When a child catnaps all day long, or averages one short nap (less than an hour) a day before age 3, then that is a sign that the child is overtired. Why? We've talked about how being overtired makes it harder for a child to settle down before bedtime and achieve restful sleep. The same applies for nap times. If the child is already overtired when they go down for nap; they struggle to fall asleep and stay asleep. Their bodies and minds cannot fully relax into the resting stages of sleep, so they get jarred out of light sleep after 20 - 30 minutes, and naptime is over. This can create a difficult nap cycle that is hard for your child to break. Additionally, if it's a rough nap day, bedtime isn't going to be so much fun either, as it is well known among parents that an overtired child is like taming a wild lion just before the circus show. It just doesn't go well.
Another surefire sign that your child is tipping over into the overtired realm is the constant demand for stimulation. We know that we're not talking about the need to be entertained or wanting you to play "tea party" for the hundredth time that day. We're talking about straight-up demands for play-housing, wrestling, refusals to sit and read a book or play with puzzles, or even to watch a favorite show with you. Your child starts wanting to play Ring Around the Rosey with you at hyper-speed, beg you to jump off the furniture with them, or pounce on you to instigate a wrestling match. Basically enlist you to do any physical activity with them at the warp speed of 100 mph and with the intensity of a thousand suns.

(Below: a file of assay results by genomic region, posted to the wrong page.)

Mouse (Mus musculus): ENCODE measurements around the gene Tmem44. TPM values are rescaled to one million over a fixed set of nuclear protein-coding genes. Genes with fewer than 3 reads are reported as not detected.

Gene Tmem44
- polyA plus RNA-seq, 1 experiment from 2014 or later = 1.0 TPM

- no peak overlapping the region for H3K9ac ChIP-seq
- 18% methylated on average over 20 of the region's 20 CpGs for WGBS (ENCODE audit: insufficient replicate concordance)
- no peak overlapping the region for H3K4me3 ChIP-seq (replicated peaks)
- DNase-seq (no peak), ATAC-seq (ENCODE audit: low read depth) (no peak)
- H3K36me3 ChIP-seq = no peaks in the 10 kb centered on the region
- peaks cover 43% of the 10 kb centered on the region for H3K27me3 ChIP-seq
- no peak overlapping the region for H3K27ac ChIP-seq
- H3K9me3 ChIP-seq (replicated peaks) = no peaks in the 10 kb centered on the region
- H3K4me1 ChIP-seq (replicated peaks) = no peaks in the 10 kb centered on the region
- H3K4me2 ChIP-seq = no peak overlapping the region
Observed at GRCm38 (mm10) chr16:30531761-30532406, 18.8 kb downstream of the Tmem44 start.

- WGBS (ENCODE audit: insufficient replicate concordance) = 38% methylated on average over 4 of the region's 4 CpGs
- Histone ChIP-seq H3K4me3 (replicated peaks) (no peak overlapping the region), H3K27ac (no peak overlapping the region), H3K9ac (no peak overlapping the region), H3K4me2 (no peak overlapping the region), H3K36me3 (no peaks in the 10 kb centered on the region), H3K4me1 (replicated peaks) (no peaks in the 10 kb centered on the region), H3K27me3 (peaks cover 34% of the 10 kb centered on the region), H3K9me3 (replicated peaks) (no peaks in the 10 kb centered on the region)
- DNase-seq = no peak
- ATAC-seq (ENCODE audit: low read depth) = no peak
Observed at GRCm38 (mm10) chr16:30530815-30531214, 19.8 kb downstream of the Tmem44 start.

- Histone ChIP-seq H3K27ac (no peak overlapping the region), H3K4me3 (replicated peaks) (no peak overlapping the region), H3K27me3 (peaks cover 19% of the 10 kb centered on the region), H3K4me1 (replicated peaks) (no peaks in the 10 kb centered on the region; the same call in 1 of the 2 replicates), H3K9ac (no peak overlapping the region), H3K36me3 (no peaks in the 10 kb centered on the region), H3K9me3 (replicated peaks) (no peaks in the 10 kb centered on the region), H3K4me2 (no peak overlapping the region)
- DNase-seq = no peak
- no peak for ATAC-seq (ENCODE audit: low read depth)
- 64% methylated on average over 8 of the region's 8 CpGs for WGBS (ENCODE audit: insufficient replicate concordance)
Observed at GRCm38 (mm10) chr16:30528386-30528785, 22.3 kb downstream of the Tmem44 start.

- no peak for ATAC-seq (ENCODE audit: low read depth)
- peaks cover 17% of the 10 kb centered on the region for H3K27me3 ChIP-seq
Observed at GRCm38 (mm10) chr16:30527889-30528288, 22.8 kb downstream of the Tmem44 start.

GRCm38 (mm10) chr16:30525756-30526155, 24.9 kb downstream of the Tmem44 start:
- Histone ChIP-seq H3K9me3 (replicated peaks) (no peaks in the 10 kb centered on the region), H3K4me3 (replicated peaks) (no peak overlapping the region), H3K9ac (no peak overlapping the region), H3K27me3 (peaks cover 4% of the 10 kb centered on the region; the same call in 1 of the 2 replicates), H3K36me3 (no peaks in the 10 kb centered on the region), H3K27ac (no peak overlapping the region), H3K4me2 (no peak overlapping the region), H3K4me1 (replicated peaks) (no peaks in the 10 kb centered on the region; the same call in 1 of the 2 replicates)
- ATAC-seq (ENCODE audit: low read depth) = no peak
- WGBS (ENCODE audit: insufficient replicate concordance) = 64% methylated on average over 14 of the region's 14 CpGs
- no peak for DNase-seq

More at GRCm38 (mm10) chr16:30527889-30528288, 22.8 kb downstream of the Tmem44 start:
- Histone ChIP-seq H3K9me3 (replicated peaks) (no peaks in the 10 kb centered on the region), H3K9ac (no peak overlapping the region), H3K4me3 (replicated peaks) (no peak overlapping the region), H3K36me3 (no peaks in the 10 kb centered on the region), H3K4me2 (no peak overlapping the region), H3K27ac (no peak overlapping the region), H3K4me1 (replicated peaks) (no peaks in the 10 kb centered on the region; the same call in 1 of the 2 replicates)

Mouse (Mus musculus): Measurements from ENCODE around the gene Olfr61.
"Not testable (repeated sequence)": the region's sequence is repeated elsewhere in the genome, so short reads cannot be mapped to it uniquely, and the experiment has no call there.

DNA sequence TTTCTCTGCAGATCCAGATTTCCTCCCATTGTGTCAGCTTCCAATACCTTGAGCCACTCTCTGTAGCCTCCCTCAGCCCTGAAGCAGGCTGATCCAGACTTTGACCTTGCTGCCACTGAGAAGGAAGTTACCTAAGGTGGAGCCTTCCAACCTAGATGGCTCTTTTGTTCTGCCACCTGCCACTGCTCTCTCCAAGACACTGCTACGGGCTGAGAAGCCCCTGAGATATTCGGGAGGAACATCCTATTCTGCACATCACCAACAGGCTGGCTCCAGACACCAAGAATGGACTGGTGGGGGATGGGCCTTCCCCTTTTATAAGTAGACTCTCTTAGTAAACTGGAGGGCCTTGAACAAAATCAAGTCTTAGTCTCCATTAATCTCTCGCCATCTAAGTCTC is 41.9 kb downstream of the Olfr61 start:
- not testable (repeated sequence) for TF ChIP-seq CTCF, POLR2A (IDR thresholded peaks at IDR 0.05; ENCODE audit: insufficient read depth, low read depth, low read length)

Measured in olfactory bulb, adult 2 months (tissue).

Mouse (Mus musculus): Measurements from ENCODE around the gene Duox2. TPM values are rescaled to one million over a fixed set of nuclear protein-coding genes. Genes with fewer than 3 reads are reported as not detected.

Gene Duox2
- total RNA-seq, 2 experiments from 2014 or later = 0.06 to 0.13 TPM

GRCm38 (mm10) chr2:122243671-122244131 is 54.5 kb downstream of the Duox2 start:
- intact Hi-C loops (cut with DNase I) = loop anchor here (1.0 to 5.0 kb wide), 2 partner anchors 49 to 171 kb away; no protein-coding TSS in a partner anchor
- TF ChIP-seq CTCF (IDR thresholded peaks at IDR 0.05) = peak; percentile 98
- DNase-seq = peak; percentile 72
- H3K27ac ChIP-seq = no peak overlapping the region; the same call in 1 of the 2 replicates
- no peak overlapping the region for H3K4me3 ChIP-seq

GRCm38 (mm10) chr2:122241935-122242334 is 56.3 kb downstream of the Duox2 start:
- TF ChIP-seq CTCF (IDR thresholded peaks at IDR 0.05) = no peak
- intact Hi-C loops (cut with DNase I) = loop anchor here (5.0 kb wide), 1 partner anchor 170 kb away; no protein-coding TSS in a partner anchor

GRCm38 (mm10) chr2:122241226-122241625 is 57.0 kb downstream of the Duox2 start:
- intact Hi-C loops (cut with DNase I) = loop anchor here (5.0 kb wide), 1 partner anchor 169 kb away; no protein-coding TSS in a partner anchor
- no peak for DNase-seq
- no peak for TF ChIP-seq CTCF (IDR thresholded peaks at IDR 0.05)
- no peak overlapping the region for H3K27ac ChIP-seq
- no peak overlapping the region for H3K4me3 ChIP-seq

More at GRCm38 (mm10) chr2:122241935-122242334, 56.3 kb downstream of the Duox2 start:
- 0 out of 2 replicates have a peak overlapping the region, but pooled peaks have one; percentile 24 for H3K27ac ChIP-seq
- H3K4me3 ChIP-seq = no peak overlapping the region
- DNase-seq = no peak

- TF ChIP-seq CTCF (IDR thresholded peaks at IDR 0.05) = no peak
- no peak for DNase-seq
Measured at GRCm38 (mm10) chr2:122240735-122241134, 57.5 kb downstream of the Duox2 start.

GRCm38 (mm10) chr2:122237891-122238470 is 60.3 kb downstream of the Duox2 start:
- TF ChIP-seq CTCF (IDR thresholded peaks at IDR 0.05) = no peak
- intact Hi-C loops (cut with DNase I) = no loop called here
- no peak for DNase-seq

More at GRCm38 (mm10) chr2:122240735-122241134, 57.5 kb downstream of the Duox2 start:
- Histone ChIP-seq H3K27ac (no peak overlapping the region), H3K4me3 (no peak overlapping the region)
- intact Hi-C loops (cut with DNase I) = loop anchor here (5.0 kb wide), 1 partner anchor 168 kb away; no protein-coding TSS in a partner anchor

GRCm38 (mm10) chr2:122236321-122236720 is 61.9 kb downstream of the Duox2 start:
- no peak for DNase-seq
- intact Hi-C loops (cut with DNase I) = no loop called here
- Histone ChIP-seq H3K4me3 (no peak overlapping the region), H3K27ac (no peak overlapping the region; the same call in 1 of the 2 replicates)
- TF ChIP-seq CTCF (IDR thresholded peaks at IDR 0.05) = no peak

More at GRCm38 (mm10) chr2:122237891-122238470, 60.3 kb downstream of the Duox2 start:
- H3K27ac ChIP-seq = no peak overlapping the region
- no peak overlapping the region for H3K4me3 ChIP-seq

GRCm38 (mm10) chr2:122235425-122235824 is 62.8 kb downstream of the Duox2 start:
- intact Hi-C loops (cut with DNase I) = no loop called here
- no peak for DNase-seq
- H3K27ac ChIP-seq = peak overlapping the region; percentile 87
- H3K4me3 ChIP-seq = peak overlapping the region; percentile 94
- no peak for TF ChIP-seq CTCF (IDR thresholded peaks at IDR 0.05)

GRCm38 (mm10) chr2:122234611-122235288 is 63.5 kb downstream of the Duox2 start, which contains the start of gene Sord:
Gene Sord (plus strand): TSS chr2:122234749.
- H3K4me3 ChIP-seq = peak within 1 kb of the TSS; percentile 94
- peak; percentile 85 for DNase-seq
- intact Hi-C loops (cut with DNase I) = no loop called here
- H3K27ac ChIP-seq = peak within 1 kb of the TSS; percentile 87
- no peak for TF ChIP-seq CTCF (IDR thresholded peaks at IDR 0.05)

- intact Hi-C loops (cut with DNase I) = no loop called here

Constant stimulation and hyperactivity go hand in hand the vast majority of the time. Which creates a double punch for parents trying to wrangle their littles up to bed. Just like with hyperactivity, when kids get overtired, their bodies and minds starting trying to outpace each other to stay awake, and with that happening, the intensity increases tenfold, leading to the wild, demanding behaviors that are often dreaded by parents before bedtime.